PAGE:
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100 countries endorse commitments to prevent the use of children in armed conflict


NEW YORK – At the UN today, international commitment to protect children in times of conflict was strengthened.

The UN has noted that hundreds of thousands of children worldwide are associated with armed forces, or armed groups in conflict. Many are exposed to tremendous and sustained violence – as witnesses, as direct victims themselves and as forced participants. The impact on their mental and physical well-being breaches the most fundamental human rights and represents a grave threat to durable peace and sustainable development, as cycles of violence are perpetuated.

Five states added their names to the ‘Paris Commitments’ to protect children from recruitment and use by armed forces or armed groups. The number of States to have endorsed the commitments has increased from 95 to 100, the latest coming from Angola, Armenia, Bosnia and Herzegovina, Costa Rica and San Marino. Over half the member states of the UN have now joined the Paris Commitments.

“The support to the ‘Paris Principles’ and new endorsements of the ‘Paris Commitments’ show that the international community is mobilized to stop this unbearable phenomenon,” said Mr. Francois Zimeray, France’s Ambassador for Human Rights. “The time for warnings has come to an end. We have to take into account what is working and what is not. It’s high time to make justice happen” said the Ambassador. A concept that was also underlined in a very moving and personal way by Grace Akallo, Founder and Executive Director of United Africans for Women and Children’s Rights and co-founder of Network of Young People Affected by War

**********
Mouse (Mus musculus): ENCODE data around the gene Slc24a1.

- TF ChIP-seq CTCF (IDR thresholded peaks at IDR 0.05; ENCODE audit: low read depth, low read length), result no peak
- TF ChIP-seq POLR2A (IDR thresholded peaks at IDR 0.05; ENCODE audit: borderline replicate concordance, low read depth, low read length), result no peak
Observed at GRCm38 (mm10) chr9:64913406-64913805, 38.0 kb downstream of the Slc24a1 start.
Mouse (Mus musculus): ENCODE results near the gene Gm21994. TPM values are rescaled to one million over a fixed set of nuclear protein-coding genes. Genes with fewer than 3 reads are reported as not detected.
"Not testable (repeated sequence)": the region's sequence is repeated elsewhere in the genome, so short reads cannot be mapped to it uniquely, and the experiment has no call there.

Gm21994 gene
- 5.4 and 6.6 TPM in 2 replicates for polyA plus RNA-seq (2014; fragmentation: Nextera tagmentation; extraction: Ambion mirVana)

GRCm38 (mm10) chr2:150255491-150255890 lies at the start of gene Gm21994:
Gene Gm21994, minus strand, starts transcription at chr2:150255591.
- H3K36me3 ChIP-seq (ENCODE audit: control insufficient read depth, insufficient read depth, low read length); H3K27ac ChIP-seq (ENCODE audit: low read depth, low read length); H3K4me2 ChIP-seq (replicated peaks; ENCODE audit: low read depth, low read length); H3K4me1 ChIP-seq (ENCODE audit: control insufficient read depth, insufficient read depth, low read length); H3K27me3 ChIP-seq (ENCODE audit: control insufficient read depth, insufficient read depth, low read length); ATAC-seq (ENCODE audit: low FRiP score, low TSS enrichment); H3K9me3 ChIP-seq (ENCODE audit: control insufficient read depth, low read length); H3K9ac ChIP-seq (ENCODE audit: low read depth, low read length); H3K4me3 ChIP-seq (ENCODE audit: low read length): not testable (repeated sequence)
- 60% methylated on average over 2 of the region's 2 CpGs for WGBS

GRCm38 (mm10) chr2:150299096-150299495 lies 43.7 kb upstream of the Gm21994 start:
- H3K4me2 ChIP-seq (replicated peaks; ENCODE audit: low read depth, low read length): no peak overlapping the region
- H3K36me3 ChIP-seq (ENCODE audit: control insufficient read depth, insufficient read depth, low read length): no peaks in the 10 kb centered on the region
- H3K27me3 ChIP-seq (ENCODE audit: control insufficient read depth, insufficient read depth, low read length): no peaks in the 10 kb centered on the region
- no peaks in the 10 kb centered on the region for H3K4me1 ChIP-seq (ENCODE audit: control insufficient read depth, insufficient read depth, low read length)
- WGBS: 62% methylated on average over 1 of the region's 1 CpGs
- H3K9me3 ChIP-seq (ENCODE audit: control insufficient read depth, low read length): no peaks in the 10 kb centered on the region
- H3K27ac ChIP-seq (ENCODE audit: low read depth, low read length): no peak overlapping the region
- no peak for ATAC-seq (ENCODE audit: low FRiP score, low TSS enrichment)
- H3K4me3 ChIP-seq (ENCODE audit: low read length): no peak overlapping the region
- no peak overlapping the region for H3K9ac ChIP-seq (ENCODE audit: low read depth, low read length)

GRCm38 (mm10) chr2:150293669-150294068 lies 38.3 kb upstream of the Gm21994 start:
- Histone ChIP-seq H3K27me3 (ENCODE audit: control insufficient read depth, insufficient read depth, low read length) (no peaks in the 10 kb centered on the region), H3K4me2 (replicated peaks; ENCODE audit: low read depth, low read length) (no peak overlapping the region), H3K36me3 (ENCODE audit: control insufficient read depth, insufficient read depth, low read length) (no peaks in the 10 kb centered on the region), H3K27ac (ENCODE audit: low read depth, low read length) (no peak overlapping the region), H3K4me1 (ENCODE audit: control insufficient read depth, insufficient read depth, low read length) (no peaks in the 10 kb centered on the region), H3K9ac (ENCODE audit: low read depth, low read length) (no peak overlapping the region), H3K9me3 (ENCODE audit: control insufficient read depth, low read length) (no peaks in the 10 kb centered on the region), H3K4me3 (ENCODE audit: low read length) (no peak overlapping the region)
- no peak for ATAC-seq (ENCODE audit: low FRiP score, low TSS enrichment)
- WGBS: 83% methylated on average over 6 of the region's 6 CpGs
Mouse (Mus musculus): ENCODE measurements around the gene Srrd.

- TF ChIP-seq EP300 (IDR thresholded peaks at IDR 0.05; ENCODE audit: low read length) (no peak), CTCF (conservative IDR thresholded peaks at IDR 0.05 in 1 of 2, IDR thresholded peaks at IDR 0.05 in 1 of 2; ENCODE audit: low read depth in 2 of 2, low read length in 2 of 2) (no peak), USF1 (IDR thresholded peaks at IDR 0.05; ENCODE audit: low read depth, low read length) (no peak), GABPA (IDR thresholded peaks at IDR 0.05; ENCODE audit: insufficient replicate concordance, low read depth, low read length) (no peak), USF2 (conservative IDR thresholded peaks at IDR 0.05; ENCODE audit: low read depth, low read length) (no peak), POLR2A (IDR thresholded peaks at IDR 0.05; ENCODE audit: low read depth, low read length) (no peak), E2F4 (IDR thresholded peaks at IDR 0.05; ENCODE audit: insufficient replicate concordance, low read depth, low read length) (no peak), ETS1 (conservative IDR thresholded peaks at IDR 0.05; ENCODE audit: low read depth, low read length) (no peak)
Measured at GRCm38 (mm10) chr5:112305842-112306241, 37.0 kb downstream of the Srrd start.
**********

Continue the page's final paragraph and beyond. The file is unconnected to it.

The Paris Commitments were adopted in Paris in February 2007, and are an expression of strengthened international resolve to prevent the recruitment of children and highlight the actions governments can and should take to protect children affected by conflict. The Paris Principles are the operational guidelines related to sustainable reintegration of children formerly associated with armed forces and groups.

“Children associated with armed conflict often bear a burden of shame and tremendous stigma,” said Rima Salah, Deputy Executive Director, UNICEF. “It is important that all children have access to vital assistance to help them to be rehabilitated and reintegrated, and to lead empowered and productive lives.”

During the course of 2010 alone, UNICEF and partners have contributed to the release and reintegration of approximately 10,000 children associated with various armed forces or armed groups. Yet one of the most important lessons that is often overlooked is that successful release and reintegration programs for children are long-term and require early, flexible and sustained funding mechanisms.

What is required is a relatively small yet critical investment by governments and donors, which is also an investment in peace and stability in the fragile context where this exists.

The importance of justice for children particularly during times of conflict was a theme for the event.

“Justice must also mean reparations to victims. For children, justice includes far more than punishing a perpetrator,” said Ms. Radhika Coomaraswamy, the Secretary-General’s Special Representative for Children and Armed Conflict, “Equally important is the restoration of their rights and an element of reparation to address their loss of childhood, loss of family, loss of education, and loss of livelihood.”


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